C.J. Watson: A “Winning Play Guy”
When C.J. Watson pulled up for his first fourth quarter shot, the Wizards had scored six quick points to cut the Pacer lead to 10 points with 10 minutes remaining. As the attempt drew net, it provided a little relief for the Pacer faithful who’d watched Indiana fritter away similar leads in wins against Cleveland and Toronto.
Little did anyone know that it was merely the first salvo in a 19-7 Pacer run that would put away the game. Or that it was the first two points of Watson’s 11-point fourth quarter that featured a perfect 4-for-4 shooting performance, as well as two assists.
But perhaps we should have suspected.
That pretty piece of shot chart is C.J.’s fourth quarter shooting this season. C.J. is connecting on almost 49% of his attempts in fourth quarters this year, including 45% from beyond the arc. That makes for a jaw-dropping .611 eFG%. He’s doing this while dishing 25 assists and making 11 steals against only 9 turnovers. “A huge lift,” Pacer Coach Frank Vogel said when asked what Watson provides in the fourth quarter. “Our starters come in and punch you in third quarters, and our bench guys come in and give a counter punch. Can’t say enough about C.J.”
David West credited Watson’s ability to stay within himself without being hesitant. “If the shot is there, he takes it,” West said. “Particularly in fourth quarters. He knows we’ve got opportunities to win games. He just makes winning plays.
“He’s a ‘winning play guy’.”
Clearly, the Pacers welcome this development. Last year, the story wasn’t so cheery. Dominant while George Hill manned the point, Indiana became a net negative team when D.J. Augustin took the floor. The offense struggled, managing only 97 points per hundred with the diminutive Texas product on the floor, posting a net efficiency of -1.1 points per 100. Fourth quarters were even worse, as opponents were outscoring the Pacers by more than 4 points per hundred while D.J. ran the team.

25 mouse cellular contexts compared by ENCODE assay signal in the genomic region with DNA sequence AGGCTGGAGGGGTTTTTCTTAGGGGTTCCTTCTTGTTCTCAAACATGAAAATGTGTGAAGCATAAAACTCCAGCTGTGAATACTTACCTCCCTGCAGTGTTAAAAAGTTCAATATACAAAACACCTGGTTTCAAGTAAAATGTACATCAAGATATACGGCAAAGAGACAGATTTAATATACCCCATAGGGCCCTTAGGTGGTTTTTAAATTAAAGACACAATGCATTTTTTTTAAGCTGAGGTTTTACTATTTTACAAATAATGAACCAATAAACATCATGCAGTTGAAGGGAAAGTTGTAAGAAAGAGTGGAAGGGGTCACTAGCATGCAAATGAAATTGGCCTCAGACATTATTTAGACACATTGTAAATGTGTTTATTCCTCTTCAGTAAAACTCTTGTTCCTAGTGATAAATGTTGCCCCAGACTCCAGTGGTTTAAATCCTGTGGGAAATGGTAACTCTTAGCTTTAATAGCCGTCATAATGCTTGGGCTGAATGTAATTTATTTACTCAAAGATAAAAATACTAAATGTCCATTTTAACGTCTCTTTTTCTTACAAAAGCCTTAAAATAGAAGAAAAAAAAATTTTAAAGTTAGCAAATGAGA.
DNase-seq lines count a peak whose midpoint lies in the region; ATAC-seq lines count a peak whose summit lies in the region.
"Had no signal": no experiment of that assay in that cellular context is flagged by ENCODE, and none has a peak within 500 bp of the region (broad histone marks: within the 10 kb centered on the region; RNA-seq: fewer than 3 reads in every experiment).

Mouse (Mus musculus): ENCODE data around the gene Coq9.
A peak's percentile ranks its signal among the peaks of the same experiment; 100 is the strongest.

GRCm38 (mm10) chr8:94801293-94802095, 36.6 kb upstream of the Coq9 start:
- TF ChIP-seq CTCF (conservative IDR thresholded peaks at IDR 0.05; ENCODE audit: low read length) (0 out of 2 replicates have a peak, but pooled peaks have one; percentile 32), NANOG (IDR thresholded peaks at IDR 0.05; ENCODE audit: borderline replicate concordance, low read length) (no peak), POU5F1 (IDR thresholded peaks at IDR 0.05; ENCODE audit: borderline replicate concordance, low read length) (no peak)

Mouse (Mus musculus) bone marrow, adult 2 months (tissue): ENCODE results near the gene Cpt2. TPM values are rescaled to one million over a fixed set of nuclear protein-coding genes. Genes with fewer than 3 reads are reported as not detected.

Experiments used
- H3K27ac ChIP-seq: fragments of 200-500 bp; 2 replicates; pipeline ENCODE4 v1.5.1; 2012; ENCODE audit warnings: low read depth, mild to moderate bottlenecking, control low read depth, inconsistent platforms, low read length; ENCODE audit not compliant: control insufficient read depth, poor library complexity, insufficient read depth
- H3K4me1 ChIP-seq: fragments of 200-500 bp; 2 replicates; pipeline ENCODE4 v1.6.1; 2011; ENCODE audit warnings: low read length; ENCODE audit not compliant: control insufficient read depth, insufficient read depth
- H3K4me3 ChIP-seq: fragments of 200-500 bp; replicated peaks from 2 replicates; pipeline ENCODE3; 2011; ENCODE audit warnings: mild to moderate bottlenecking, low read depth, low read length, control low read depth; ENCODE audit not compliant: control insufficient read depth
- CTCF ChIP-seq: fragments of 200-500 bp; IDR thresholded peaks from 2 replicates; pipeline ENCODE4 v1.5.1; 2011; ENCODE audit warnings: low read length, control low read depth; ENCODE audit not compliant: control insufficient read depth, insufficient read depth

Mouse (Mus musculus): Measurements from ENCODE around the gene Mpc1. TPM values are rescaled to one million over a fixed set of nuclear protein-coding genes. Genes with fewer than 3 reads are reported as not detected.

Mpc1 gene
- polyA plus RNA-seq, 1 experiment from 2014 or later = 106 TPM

But this year, the success continues when C.J. comes on the floor. The bench offense, overall, remains a substandard 99 points per 100, but the defense is stellar, allowing the Pacers to outscore their opponents by more than 8 points per hundred.
Much of the continuity may be traced back to the similarities between Watson’s game and that of the player he backs up – George Hill. “It just gives the team balance,” Hill said when asked about the situation. “We’re (Hill and Watson) two guys who don’t have to have the ball in their hands to be effective. We’re two guys who can play defense. We’re going to sacrifice. Make the right pass. Even though we may have shots, we pass up shot to get better ones. I think that’s what’s been the balance of this team – we let egos go.”
And nowhere has that balance been more apparent than in fourth quarters. Rather than the -4.2/100 net efficiency the Pacers struggled through last season, the Watson-led fourth quarter offense is scoring over 108 points per hundred…over 20 points per hundred more than they are allowing opponents to score in the final stanza. Watson, along with Luis Scola (shooting over 52% in fourth quarters this year), have transformed the bench and made fourth quarters much more successful for Indiana.
“They’re closers,” said Paul George of Watson and Scola. “It’s good to have closers on our bench. We don’t miss a beat with those guys on the floor. They know how to put games away.”
“(C.J.) is a high I.Q. guy,” West explained. “He’s one of those guys, that you’re just happy to have on your team. He’s one of the guys we count on to carry part of the load for this group.”
And for a team with championship aspirations, Watson has certainly been carrying his fair share of the load.